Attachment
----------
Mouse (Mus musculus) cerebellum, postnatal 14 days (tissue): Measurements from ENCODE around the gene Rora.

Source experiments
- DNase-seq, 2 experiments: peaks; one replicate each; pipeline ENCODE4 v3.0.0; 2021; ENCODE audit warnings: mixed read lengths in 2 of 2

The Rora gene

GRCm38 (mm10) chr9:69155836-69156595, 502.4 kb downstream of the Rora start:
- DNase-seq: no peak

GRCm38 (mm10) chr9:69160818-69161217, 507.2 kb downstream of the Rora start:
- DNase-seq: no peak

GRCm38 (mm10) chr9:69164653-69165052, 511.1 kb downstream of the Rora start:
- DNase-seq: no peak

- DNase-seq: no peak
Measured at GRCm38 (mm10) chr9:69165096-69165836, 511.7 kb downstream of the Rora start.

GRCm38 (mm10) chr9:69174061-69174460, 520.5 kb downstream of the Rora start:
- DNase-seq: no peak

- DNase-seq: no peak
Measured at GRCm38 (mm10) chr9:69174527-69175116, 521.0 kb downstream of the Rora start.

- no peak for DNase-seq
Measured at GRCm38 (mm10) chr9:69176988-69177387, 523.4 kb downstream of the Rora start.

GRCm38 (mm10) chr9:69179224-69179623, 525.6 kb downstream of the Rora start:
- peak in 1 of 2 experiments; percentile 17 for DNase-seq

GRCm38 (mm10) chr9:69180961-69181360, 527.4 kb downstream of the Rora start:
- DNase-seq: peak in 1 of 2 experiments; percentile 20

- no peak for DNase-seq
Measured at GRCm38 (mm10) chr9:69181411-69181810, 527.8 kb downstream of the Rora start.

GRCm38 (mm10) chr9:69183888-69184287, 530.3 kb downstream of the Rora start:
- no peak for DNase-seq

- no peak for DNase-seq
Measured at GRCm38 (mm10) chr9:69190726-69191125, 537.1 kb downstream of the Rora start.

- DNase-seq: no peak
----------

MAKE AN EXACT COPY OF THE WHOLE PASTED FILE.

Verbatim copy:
Mouse (Mus musculus) cerebellum, postnatal 14 days (tissue): Measurements from ENCODE around the gene Rora.

Source experiments
- DNase-seq, 2 experiments: peaks; one replicate each; pipeline ENCODE4 v3.0.0; 2021; ENCODE audit warnings: mixed read lengths in 2 of 2

The Rora gene

GRCm38 (mm10) chr9:69155836-69156595, 502.4 kb downstream of the Rora start:
- DNase-seq: no peak

GRCm38 (mm10) chr9:69160818-69161217, 507.2 kb downstream of the Rora start:
- DNase-seq: no peak

GRCm38 (mm10) chr9:69164653-69165052, 511.1 kb downstream of the Rora start:
- DNase-seq: no peak

- DNase-seq: no peak
Measured at GRCm38 (mm10) chr9:69165096-69165836, 511.7 kb downstream of the Rora start.

GRCm38 (mm10) chr9:69174061-69174460, 520.5 kb downstream of the Rora start:
- DNase-seq: no peak

- DNase-seq: no peak
Measured at GRCm38 (mm10) chr9:69174527-69175116, 521.0 kb downstream of the Rora start.

- no peak for DNase-seq
Measured at GRCm38 (mm10) chr9:69176988-69177387, 523.4 kb downstream of the Rora start.

GRCm38 (mm10) chr9:69179224-69179623, 525.6 kb downstream of the Rora start:
- peak in 1 of 2 experiments; percentile 17 for DNase-seq

GRCm38 (mm10) chr9:69180961-69181360, 527.4 kb downstream of the Rora start:
- DNase-seq: peak in 1 of 2 experiments; percentile 20

- no peak for DNase-seq
Measured at GRCm38 (mm10) chr9:69181411-69181810, 527.8 kb downstream of the Rora start.

GRCm38 (mm10) chr9:69183888-69184287, 530.3 kb downstream of the Rora start:
- no peak for DNase-seq

- no peak for DNase-seq
Measured at GRCm38 (mm10) chr9:69190726-69191125, 537.1 kb downstream of the Rora start.

- DNase-seq: no peak